Having bludgeoned the Sudanese government into cooperating with the “war on terrorism”, American officials now appear to believe that they can also bully it into accepting their plan to end the 19-year war between Khartoum and southern Sudanese rebels. Inspired by Church groups and Republican conservatives, the plan is heavily weighted in favour of Colonel John Garang and the Sudanese Peoples Liberation Army (SPLA), which is fighting for secession.
The main proposals are a secular constitution and self-determination for the South. The proposals are at the centre of peace-talks sponsored by the East African Intergovernmental Authority on Development (IGAD), which opened in Nairobi, the capital of Kenya, on June 17. Representatives of the US, Britain and Norway, as members of the IGAD Partners Forum, are heavily involved in the talks. But although the members of both IGAD and the Forum favour the SPLA, US and Kenyan officials are conducting separate talks based on a vague and watered-down version of the proposals being discussed by IGAD.
The proposals are a response to Khartoum’s resistance to secession for the south, but they are vague and superficial. Moreover, they are surrounded by secrecy: no public version of them is available at the moment. Recent newspaper reports quoting “senior” or “reliable” sources only refer to “independent self-rule” for the South. It will also have a fixed share of the proceeds from oil, and the power to maintain its own security forces. The US government seems to believe that these proposals can secure northern acceptance, and bring secession through the back door. Public threats by Bush and US officials, designed to wring concessions from Khartoum, tend to confirm that Washington is not an honest or impartial mediator, nor intends to be.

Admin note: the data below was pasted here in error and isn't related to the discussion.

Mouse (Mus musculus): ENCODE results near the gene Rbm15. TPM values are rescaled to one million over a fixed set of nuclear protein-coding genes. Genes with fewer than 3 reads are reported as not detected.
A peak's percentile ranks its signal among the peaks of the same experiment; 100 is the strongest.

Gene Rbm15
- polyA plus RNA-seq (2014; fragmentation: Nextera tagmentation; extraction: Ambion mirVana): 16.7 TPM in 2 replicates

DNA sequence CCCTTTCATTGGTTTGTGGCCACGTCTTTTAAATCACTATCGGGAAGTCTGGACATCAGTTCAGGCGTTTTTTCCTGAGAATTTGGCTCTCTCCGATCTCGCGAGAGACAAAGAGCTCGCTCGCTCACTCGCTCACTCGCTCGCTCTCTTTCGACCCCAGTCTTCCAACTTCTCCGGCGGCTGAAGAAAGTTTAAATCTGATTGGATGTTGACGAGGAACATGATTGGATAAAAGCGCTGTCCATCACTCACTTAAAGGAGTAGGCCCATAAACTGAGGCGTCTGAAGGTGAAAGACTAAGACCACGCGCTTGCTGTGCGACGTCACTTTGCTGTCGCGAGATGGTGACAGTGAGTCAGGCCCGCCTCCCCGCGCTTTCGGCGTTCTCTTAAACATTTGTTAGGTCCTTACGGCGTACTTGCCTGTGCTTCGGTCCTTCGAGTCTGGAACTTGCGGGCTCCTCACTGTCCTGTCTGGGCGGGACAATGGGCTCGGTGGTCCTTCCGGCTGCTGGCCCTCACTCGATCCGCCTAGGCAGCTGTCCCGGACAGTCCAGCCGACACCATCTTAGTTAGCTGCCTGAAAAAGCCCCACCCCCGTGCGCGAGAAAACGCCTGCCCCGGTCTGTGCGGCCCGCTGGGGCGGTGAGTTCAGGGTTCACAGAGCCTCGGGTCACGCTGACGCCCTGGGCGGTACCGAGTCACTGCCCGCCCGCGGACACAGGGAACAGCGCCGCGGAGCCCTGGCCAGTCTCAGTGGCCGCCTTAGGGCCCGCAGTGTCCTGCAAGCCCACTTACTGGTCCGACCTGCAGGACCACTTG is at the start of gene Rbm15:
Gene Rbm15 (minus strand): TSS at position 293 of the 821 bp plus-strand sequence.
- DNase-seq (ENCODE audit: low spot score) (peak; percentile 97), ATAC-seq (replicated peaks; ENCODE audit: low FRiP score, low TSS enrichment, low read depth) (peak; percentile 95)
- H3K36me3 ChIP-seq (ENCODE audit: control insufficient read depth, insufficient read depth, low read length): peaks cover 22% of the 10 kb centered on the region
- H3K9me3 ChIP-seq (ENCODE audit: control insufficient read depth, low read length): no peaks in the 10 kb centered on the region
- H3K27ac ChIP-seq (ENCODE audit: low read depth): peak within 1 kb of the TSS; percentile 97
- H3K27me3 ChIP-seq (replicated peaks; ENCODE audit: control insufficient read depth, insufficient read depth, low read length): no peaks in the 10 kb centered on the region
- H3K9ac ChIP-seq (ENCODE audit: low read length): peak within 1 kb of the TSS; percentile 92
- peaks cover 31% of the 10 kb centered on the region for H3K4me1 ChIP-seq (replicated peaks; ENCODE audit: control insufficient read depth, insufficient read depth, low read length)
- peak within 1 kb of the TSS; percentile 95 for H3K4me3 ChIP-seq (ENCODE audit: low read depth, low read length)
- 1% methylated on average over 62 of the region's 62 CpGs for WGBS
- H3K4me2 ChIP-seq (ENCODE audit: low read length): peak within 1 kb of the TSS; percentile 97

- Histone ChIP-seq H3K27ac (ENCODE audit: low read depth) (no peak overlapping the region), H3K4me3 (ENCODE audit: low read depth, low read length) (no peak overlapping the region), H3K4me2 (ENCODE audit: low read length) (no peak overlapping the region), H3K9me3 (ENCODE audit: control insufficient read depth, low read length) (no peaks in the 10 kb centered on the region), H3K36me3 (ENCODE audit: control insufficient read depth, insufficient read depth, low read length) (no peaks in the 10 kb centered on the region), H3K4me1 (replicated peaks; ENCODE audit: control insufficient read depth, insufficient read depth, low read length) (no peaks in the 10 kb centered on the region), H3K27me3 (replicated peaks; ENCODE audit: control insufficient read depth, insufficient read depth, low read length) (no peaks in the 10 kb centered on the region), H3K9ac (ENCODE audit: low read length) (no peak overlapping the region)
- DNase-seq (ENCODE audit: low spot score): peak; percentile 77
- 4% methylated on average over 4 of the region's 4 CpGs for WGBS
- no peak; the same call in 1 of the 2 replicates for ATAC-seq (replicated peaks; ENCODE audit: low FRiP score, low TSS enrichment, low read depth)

Three days after the current IGAD talks began, Bush said that it was not enough for Khartoum to cooperate with the US in combatting terrorism, and that it should do more to help to end the war in the south. He went on to repeat all the usual accusations— including trade in slavery and targeting civilians — that Church groups and other western allies of the SPLA routinely level at the Sudanese government. Addressing diplomats in Washington on June 20, he said: “Sudan’s government must understand that ending its sponsorship of terror outside Sudan is no substitute for efforts to stop war inside Sudan. Sudan’s government cannot continue to talk peace but make war, must not continue to block and manipulate UN food deliveries and must not allow slavery to persist.” Having expressed his solidarity with the SPLA and hostility to Khartoum, he then boasted about his country’s commitment to “help Africa”, before warning the Sudanese government.
“The United States is committed to helping African nations to put an end to regional wars that take tens of thousands of lives each year,” he said. “We’ll help African nations organise and develop their ability to respond to crisis.” Bush then proceeded to warn Khartoum that the US and its African allies would not stand by if it persisted in its aggression against the southern rebels. “America stands united with responsible African governments across the continent, and we will not permit the forces of aggression and chaos to take away our common future,” he said. This is a not-so-indirect warning that Washington will revive the African anti-Sudan coalition, consisting of Uganda, Ethiopia and Eritrea, that it armed and financed before its dissolution as a result of the Ethiopia-Eritrea war that broke out in May 1998.